LONDON ― During his time in office, U.S. President Donald Trump has shown a particular affinity for Boeing, appearing multiple times with CEO Dennis Muilenburg and famously closing a speech by saying “God bless Boeing.”

But as the White House pursues a series of tariffs against Europe and China, the Boeing head is warning that such moves could have a serious impact on his company.

“Our key focus here is ensuring that we continue to have a free flow of trade and our focus really on continuing to enable open and free trade around the world,” Muilenburg said Sunday at a media event held before the Farnborough Airshow, adding that he was “concerned” about some of the rhetoric around tariffs and trade restrictions.

“All of those fabrics of global relationships are important to our business,” he said. “Aerospace thrives on global trade, free and open trade.”

Muilenburg’s comments Sunday are a perfect example of the thin line American executives are threading right now.

Trump has made manufacturing in America a key part of his national policy, and he has lashed out at American companies that move or increase manufacturing jobs abroad. But Boeing is trying to sell more equipment to Europe, and that often requires offsets and job creation locally to complete a sale.

Hence, the scene of one of Trump’s favorite American CEOs advertising that his company has more than “doubled” its investment in the European supply chain over the last five years, while also noting the aerospace sector provides a major trade surplus for America.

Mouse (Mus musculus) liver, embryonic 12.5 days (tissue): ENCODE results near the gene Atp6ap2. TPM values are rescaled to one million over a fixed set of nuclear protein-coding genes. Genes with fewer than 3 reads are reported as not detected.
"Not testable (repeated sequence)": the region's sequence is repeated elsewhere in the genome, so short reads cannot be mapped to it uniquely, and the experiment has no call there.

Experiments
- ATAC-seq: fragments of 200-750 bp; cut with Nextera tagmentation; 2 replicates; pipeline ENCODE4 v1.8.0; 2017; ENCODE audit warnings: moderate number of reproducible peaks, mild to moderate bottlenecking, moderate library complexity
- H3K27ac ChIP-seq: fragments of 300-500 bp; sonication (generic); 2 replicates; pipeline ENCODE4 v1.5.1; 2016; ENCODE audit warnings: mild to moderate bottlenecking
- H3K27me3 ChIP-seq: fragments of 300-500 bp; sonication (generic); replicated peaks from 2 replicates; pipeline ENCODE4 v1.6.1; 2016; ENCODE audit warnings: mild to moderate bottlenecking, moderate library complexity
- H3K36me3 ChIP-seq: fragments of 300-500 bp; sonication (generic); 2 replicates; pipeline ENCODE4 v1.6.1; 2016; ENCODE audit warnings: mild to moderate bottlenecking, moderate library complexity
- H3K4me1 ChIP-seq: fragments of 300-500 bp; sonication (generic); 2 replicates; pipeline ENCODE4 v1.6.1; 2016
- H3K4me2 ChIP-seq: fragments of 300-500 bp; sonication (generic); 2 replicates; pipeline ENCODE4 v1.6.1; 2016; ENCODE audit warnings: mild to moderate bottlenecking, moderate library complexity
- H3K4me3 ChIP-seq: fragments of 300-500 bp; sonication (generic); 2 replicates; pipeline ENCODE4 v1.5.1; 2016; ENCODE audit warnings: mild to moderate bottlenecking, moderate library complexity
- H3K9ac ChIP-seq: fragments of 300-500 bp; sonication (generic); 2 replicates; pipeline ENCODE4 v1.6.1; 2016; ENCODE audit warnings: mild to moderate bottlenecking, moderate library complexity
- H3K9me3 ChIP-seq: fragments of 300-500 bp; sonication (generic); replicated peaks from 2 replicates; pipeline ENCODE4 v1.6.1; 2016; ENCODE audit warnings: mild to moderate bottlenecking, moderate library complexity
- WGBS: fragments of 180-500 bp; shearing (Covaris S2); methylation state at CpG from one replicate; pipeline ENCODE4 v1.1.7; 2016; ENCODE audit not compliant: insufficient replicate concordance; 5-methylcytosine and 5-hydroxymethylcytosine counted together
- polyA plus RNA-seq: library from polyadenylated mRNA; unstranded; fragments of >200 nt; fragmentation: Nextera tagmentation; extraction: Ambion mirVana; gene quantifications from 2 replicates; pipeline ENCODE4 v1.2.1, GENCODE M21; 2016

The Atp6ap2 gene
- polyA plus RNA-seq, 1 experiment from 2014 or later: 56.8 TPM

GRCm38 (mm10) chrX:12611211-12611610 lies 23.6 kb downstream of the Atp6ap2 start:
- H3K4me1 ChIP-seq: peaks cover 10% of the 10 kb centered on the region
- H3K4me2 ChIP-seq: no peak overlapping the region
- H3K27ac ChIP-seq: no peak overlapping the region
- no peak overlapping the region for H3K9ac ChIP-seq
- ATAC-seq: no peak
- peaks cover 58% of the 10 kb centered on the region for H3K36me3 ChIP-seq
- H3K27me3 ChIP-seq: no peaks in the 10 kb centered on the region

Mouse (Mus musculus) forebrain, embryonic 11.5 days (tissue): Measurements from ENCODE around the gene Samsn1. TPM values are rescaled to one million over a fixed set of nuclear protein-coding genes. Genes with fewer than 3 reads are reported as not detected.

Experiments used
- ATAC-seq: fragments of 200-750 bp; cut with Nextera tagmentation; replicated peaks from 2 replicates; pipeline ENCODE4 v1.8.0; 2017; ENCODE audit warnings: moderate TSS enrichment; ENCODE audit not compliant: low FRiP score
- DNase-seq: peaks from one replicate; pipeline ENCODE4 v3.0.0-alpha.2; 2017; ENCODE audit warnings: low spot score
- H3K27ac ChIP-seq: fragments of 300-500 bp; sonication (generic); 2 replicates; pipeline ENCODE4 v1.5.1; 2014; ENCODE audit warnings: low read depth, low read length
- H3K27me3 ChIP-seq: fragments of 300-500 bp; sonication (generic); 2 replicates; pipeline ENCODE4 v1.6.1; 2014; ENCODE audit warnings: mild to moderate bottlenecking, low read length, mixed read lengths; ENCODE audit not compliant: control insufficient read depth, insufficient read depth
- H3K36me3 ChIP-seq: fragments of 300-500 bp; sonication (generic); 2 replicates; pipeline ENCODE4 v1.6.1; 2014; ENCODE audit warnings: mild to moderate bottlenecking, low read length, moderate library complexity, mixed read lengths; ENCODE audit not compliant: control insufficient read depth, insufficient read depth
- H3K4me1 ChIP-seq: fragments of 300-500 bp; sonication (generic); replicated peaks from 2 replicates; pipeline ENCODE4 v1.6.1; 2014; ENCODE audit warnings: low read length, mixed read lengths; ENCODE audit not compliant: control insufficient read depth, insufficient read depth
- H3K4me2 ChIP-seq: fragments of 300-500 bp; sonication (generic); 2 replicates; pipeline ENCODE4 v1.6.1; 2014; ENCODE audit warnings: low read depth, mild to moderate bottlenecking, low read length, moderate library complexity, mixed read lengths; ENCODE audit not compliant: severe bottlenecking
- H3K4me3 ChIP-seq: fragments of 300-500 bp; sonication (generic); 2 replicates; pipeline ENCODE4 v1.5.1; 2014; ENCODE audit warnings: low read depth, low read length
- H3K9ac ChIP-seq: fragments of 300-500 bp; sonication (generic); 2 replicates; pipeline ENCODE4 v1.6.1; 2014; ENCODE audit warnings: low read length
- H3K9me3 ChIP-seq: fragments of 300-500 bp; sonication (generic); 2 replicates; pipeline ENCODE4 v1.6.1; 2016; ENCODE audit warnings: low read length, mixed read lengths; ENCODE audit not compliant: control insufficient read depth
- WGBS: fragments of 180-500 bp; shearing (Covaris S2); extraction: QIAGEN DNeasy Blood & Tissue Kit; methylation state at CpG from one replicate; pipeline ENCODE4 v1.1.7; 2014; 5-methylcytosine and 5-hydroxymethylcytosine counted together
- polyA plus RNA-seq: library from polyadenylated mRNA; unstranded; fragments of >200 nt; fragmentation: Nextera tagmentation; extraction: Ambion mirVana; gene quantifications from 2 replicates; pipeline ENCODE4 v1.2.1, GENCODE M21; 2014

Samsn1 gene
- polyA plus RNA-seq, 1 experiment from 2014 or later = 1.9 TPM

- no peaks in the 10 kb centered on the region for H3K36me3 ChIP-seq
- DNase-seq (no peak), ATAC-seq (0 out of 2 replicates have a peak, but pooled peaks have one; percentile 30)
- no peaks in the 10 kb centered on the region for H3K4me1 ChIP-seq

“Throughout Europe we have hundreds of suppliers, and I think our spend here in Europe was around €8 billion across our supply chain,” Muilenburg said. “We’re in it for the long run. We’re a business with a long-term perspective.”

The Boeing head said the defense sector has not seen any defense impact from the trade conflicts so far, but acknowledged greater concern on the commercial side, where the supply chain and potential sales to China could be imperiled in the future if tariff and counter-tariff exchanges break out.

Given his relationship with Trump, and the apparent disconnect between Boeing and the White House on trade issues, Muilenburg was asked if he felt his viewpoint was being heard inside the Oval Office. He pointed to other issues, such as last year’s tax cuts and changes in regulations, as signs that the company’s voice does indeed carry weight.

“We’re very much engaged and at the table. Our voice is being heard,” he said. “This trade topic is difficult. It’s multidimensional. … There are other areas where rhetoric around tariffs and potential penalty actions are a concern to us. But in every case, we have a voice at the table and I think our perspective is being well-considered.”

“We win when we have that long-term perspective,” he said later in the breifing. “We’re going to be a voice at the table to try and resolve the issues, but we’re always going to maintain our long-term view.”